Sox get sweep, end Tribe's year

Sox get sweep, end Tribe's year

CLEVELAND -- Don't bother showing Ozzie Guillen the postseason predictions from Monday's newspapers or from online columnists Sunday night. Don't tell the White Sox manager what the experts on television think of his team's chances to win their first World Series title since 1917.

Guillen already knows. There will be talk of Boston's thunderous middle of the order, made up of Most Valuable Player candidates David Ortiz and Manny Ramirez. Curt Schilling's return to form will get a few paragraphs of notice, as will the Yankees' rise from their horrible start to another American League East title.

And the White Sox. Despite their fifth straight victory on Sunday, a 3-1 elimination beating of an Indians' team entering this past weekend in hot contention for the American League Wild Card, and a final 2005 record of 99-63, the South Siders once again will fly under the radar as prime postseason contenders. That scenario plays out just fine in Guillen's mind.

"Good for them," said Guillen, when questioned in regard to the media attention bound to be heaped upon the Yankees and Red Sox. "I like that, when the people don't expect us to do anything and they expect the big boys to do something.

"Hopefully, we sneak up and bite them. But we haven't done anything yet. We haven't earned that spotlight like everybody else."

It's hard to imagine how a team leading its division from wire to wire, covering the season's full 182 days, could be considered an underdog. It's hard to figure how a team with the White Sox strong pitching, from one to 12 on the staff, could be considered beneath even the perennial favorites.

Most of all, it's hard to understand how the team that took apart the Indians (93-69) over three games this weekend at Jacobs Field can't make a run for the top prize. Guillen actually used Sunday as a playoff, of sorts, for his own postseason roster.

Rookie Brandon McCarthy (3-2) started the game and allowed one run on six hits over five-plus innings, fanning five. Luis Vizcaino replaced McCarthy with Victor Martinez on second and nobody out in the sixth, hurling two shutout innings. And veteran hurler Orlando Hernandez made his second relief appearance in three days, picking up his first save since June 28, 2002, with two scoreless innings of his own.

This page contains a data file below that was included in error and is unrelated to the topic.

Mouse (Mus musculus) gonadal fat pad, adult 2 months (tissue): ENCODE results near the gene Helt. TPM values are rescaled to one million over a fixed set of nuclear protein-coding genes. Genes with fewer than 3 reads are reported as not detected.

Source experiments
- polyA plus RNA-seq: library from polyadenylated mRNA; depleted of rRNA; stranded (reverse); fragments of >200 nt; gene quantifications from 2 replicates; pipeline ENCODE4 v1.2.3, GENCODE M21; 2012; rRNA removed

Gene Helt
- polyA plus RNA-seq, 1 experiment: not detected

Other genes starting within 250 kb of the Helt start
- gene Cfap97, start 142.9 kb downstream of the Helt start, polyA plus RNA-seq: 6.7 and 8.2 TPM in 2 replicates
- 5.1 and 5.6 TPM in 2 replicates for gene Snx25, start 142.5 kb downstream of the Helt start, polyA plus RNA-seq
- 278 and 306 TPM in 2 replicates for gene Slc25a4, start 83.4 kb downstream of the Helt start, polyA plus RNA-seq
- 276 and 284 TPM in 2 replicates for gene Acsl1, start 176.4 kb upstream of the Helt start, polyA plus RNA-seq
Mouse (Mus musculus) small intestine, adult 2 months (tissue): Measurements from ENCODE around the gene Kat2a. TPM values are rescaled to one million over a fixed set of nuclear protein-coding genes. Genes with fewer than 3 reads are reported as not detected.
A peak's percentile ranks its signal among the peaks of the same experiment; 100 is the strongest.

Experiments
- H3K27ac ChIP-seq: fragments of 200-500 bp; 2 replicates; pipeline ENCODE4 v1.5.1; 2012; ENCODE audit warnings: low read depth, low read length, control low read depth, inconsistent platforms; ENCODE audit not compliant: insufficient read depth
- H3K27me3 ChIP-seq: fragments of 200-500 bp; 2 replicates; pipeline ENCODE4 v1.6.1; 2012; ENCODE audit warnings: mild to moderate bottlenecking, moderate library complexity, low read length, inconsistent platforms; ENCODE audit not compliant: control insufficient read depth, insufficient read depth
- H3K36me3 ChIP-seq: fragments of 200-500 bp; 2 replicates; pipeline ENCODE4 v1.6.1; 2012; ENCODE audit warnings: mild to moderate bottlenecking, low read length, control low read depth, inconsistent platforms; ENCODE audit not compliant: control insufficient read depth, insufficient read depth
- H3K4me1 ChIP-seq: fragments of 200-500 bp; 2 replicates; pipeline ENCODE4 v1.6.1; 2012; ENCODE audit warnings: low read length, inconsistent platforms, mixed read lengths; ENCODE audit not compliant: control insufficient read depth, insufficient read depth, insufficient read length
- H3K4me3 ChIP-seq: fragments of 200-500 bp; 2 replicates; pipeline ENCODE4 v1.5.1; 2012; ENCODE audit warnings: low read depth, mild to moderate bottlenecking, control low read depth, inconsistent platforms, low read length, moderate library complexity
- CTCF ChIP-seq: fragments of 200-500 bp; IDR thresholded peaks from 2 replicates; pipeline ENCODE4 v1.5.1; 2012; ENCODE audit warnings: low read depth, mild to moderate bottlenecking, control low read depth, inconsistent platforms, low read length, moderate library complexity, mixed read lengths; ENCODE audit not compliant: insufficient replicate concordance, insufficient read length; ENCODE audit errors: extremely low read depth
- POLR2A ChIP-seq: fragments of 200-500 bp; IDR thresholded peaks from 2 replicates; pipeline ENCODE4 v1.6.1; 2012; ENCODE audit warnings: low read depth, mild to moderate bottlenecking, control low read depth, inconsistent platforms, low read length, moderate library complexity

Two of those three pitchers will be part of the White Sox 11-man postseason staff. Guillen's decision will be announced during Monday's morning workout.

"All three have been great. It's a tough call," Guillen said. "Picking the guys who will be in and out, I wish [general manager] Kenny [Williams] could take the job and do it for me. It's part of my job, and not an easy one."

Neither Hernandez nor McCarthy did any late campaigning to boost their respective chances.

"I know that's up in the air, and I think I've shown what I can do," said McCarthy, who has allowed five runs over 34 innings (1.32 ERA) over five starts since being recalled Aug. 30. "I think we both have."

"That's the manager's decisions," added a somewhat somber Hernandez, through translator Ozzie Guillen Jr. "I'll go with whatever the manager says."

Cleveland starter Scott Elarton (11-9) stopped the White Sox on five hits over seven innings during a victory at U.S. Cellular Field on Sept. 21, a source of great consternation for the South Siders, in terms of their collective offensive approach against the big right-hander. It was a high point of the season for the red-hot Indians and another sign of gradual American League Central erosion for the South Siders. But the White Sox exacted a little revenge Sunday.

The right-hander was touched up for one run in each of the first three innings, exiting after just two-plus innings of work. Jermaine Dye's 31st home run put the White Sox on the board in the first, and Joe Crede's single to left scored Aaron Rowand with the second run.

In the third, Paul Konerko brought home Tadahito Iguchi with a sacrifice fly to short center. The play would have been of very little consequence, except that it marked Konerko's 100th RBI. It was Konerko's second consecutive season to reach 40 home runs and 100 RBIs, and he received a big embrace from Guillen when he reached the dugout.

Thoughts of Cleveland and its improbable coast-to-coast drive to a six-game win in the Central quickly turn to Boston (95-67) for the White Sox, with Matt Clement opposing Jose Contreras during Tuesday's playoff opener. David Wells and Mark Buehrle, old friends and former teammates with the White Sox, take the hill for Game 2 in Chicago.

It's a case of the Red Sox hitting against the South Siders' pitching. It's a case of a Boston roster with vast postseason experience, compared to only 11 players on the White Sox who have played in at least one playoff game.

This battle also pits the defending champion against the best team in the American League from start to finish in 2005. The White Sox won't be given much of a chance, but the proof plays out on the field.

"Hopefully, we are playing baseball at the end of October and maybe change what people think about the White Sox," said left fielder Scott Podsednik, who finished second in the AL with 59 stolen bases.

"We are the Cinderella of the playoffs," Guillen added. "It's a great feeling when they don't pick you and all of a sudden you make it. But don't change a thing -- just play White Sox baseball. You don't win [99] games just because."

Scott Merkin is a reporter for MLB.com. This story was not subject to the approval of Major League Baseball or its clubs.